going ‘home’

they had a smoke at midnight under the street lamp
one of the few places you could still smoke
even then
people leaving the bar gave them dirty looks – waving their hands and such

Gus pushed his hat up giving his forehead a chance to breathe
it was a hot night and sweat was forming on his brow
he didn’t want his prize possession to get soiled
– it was an old Biltmore fedora
found in the button pusher shop next to the bank on Locke Street

guys busted him a bit for it – as though only men in their 50’s or from the ’50’s could pull it off

the smoke rose up towards the midnight light
and they waited

a little guy would be coming out soon – and when he did…
they would grab him up – casual like but firmly
walk him towards a car parked in the shadows
interrupt him any time he tried to speak
let him know he didn’t have a choice


once inside the car
there would be the drive home.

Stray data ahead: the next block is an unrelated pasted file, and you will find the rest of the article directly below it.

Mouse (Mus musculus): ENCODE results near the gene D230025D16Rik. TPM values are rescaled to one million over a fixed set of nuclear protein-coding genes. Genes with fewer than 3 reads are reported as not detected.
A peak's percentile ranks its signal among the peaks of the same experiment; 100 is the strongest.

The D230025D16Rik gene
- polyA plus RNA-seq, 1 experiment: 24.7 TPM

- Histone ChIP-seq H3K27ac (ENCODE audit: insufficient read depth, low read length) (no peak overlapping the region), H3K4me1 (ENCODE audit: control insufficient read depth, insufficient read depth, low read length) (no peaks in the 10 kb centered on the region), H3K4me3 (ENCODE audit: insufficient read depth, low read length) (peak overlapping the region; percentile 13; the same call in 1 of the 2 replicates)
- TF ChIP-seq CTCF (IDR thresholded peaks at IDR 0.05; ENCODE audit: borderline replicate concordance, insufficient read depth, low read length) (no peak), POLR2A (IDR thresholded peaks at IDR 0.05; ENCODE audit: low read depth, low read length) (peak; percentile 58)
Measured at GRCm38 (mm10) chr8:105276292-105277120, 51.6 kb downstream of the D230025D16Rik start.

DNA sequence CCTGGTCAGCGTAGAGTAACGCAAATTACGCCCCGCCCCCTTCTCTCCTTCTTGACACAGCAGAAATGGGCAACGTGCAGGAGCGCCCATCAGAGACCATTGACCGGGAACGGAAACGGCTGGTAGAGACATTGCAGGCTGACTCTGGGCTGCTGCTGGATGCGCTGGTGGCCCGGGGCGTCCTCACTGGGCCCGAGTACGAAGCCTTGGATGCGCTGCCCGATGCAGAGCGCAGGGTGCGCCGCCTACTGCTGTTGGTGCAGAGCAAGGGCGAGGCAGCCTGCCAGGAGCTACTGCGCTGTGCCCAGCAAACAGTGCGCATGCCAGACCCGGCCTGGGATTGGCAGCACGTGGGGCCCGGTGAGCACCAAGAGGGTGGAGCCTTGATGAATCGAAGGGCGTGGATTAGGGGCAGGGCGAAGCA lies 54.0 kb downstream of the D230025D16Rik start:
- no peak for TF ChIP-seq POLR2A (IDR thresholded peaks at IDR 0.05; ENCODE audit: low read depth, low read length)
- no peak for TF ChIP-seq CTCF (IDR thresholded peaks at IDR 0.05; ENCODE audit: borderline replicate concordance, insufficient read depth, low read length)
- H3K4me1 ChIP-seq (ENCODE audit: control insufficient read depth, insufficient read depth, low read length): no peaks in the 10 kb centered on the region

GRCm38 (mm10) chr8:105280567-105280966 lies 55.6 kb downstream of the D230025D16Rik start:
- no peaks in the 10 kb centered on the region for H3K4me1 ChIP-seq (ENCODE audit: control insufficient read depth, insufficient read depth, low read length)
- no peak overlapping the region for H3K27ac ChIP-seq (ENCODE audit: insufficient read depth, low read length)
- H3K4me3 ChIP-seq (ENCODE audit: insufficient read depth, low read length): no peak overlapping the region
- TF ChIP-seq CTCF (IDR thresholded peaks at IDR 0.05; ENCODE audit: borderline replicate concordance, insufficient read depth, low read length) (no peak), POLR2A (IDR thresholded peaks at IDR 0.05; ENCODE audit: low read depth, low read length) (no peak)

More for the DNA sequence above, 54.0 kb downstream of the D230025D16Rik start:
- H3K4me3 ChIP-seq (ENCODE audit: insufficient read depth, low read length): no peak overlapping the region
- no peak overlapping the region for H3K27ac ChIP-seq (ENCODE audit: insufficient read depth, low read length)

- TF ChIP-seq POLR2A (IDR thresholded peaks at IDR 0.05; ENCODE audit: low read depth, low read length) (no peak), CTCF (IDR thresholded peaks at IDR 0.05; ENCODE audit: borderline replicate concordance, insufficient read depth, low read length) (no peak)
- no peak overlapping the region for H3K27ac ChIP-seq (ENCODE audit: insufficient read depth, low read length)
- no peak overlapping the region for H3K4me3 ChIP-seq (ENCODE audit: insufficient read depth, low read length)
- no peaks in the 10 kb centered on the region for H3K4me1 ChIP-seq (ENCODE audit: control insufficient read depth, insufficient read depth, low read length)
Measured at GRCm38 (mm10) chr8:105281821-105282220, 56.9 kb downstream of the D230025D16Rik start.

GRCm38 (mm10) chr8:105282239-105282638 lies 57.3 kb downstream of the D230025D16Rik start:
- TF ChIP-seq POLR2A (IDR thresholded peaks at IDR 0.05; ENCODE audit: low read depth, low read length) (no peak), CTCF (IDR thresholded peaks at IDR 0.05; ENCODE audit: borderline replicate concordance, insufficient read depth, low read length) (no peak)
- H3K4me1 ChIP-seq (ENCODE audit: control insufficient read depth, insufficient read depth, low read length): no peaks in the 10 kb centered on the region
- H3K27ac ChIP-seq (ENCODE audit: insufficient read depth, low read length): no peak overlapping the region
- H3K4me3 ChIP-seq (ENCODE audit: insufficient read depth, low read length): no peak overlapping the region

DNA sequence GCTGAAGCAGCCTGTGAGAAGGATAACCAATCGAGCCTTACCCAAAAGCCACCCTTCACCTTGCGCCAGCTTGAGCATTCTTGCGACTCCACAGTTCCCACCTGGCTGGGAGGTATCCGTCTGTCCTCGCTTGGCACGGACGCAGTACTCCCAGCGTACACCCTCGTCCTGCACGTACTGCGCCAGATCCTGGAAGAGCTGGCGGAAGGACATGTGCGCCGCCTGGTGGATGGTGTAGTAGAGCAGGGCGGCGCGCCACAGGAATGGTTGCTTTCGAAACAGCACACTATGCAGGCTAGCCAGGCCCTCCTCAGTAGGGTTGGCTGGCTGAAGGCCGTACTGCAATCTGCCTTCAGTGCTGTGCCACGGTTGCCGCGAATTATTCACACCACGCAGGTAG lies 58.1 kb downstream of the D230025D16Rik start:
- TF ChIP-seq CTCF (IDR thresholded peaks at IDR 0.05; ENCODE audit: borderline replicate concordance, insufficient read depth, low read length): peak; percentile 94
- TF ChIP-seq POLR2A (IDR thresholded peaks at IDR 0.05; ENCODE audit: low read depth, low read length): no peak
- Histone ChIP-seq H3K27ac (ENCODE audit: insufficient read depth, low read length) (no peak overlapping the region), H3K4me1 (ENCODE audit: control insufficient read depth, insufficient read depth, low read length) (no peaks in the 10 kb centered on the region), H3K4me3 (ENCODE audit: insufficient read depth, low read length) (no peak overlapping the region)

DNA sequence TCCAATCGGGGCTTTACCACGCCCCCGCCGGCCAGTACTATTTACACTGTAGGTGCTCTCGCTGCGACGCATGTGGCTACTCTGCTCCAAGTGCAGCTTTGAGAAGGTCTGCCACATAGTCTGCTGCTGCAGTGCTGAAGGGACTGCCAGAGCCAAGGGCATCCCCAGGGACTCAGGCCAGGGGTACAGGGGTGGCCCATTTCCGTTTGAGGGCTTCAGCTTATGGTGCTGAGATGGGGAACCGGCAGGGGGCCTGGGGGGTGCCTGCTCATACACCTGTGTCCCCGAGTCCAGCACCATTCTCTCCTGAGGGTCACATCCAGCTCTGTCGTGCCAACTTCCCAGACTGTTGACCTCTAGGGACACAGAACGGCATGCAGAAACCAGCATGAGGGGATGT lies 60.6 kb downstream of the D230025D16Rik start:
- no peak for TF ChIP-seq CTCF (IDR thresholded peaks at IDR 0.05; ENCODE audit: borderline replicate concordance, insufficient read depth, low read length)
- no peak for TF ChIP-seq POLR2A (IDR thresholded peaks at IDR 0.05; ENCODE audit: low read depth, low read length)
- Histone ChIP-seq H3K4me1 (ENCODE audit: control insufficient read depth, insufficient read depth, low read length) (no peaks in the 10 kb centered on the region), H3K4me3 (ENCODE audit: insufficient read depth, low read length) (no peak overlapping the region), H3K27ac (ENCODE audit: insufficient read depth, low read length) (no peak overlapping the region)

better to call it the ride home than the final ride
a final resting place

but where the little guy was going….it was definitely going to be

permanent residence


About Crazy Irishman

Touted as a working man's poet, Martin Durkin has been writing professionally for the last 12 years. He has appeared in over twenty anthologies across North America, including, "And left a place to stand on", a collection of poems and essays about the late great Al Purdy. Durkin has also published two collections of poetry, "Hypnotic Childhood", and "The Sound of Quish". Over the past 4 years, Durkin has been on hiatus for the most part but has recently come back to the poetry scene creating a poetry site called crazyirishman.wordpress.com, where in the past year he has written over 100 poems and created a cross over page on https://www.facebook.com/crazyirishmanpoetry where he gives a story behind each of the pieces written. View all posts by Crazy Irishman

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